Education Management could face a hefty settlement.
A large for-profit education company has asked a judge to throw out a Department of Justice lawsuit that claims it used improper sales tactics to lure unqualified students and the billions of dollars in financial aid they bring.
Education Management Corp. runs more than 100 higher-education programs across the country, offering diplomas and degrees in fashion, culinary arts, business and other fields, some through online courses.
A whistleblower lawsuit backed this year by the Department of Justice accuses the company of paying illegal incentives to recruiters to sign up students, in violation of a 1992 law that bans such practices.
The company received $11 billion, nearly all its revenue, from student financial aid from 2003 through this year, the government’s lawsuit said.
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The company, in its response Wednesday, said the law prohibits schools from considering only enrollment figures when setting an admission officer’s pay.
However, the company said, it also weighs five other “quality” factors: job knowledge, business ethics, professionalism, customer service and initiative.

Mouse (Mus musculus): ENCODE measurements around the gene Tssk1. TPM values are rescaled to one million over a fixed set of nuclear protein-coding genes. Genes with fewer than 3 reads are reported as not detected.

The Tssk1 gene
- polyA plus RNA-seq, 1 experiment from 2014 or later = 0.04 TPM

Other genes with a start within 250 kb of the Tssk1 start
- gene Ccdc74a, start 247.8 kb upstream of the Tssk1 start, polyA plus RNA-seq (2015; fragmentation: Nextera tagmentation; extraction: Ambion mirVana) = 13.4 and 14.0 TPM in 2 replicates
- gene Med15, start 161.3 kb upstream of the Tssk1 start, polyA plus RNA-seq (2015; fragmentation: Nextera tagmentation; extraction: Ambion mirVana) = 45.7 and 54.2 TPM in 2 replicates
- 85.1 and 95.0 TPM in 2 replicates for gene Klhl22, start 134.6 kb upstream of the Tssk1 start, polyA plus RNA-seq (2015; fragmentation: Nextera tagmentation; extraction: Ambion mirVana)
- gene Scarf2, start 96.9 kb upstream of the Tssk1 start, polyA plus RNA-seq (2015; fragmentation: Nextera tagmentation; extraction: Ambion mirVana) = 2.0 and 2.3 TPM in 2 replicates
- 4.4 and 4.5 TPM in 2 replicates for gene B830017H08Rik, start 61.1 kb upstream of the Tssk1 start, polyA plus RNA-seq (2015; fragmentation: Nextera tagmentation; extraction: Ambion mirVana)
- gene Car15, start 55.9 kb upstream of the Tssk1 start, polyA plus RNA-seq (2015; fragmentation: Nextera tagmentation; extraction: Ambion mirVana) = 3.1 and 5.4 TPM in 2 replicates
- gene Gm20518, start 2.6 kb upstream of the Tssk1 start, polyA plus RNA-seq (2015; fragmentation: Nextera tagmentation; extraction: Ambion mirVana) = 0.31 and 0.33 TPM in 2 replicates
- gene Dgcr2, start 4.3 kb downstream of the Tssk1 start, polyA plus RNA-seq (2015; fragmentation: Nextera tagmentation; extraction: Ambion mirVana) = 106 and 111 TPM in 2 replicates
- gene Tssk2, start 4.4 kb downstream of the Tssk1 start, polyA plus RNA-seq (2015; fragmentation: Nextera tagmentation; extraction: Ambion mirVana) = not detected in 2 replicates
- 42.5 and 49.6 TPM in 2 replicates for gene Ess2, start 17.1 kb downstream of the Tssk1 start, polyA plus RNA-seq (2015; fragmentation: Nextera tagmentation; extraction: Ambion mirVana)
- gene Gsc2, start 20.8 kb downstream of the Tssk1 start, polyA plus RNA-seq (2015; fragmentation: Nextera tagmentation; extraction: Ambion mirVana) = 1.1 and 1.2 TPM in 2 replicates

“Notably, (employees) with fewer New Student Points but more Quality Points could receive a higher salary than those with more New Student Points but lower Quality Points,” the company said in its motion to dismiss the case.
The 1992 law grew out of reports of overly aggressive sales procedures in the for-profit education industry that led to the enrollment of unqualified students and high student loan default rates.
Education Management, based in Pittsburgh, offers classes at 105 locations in 32 states and Canada, as well as online. It said many of its 100,000 yearly students are non-traditional — working adults, single parents and low-income and minority students.
The company operates diploma, undergraduate and graduate programs at its Art Institutes, Argosy University, Brown Mackie College and South University, and it employs more than 22,000 people, according to the response.
The government said the company inflated its career placement opportunities, preyed on applicants’ psychological vulnerabilities and enrolled students regardless of their qualifications.
The 2007 lawsuit was filed by former employees Michael Mahoney and Lynntoya Washington but was unsealed only this year after the Department of Justice and the attorneys general of California, Florida, Indiana and Illinois intervened.
If they prove their case, Education Management could be forced to repay three times the damage, plus penalties, with the whistleblowers able to collect 15 percent to 25 percent of the recovery.
The company said that the government’s case relies exclusively on “two isolated, low-level employees with virtually no relevant knowledge” and that the allegations in the complaint are “contradicted by what little knowledge the relators purport to have, the government’s own exhibits, or both.”
The case is pending in federal court in Pittsburgh.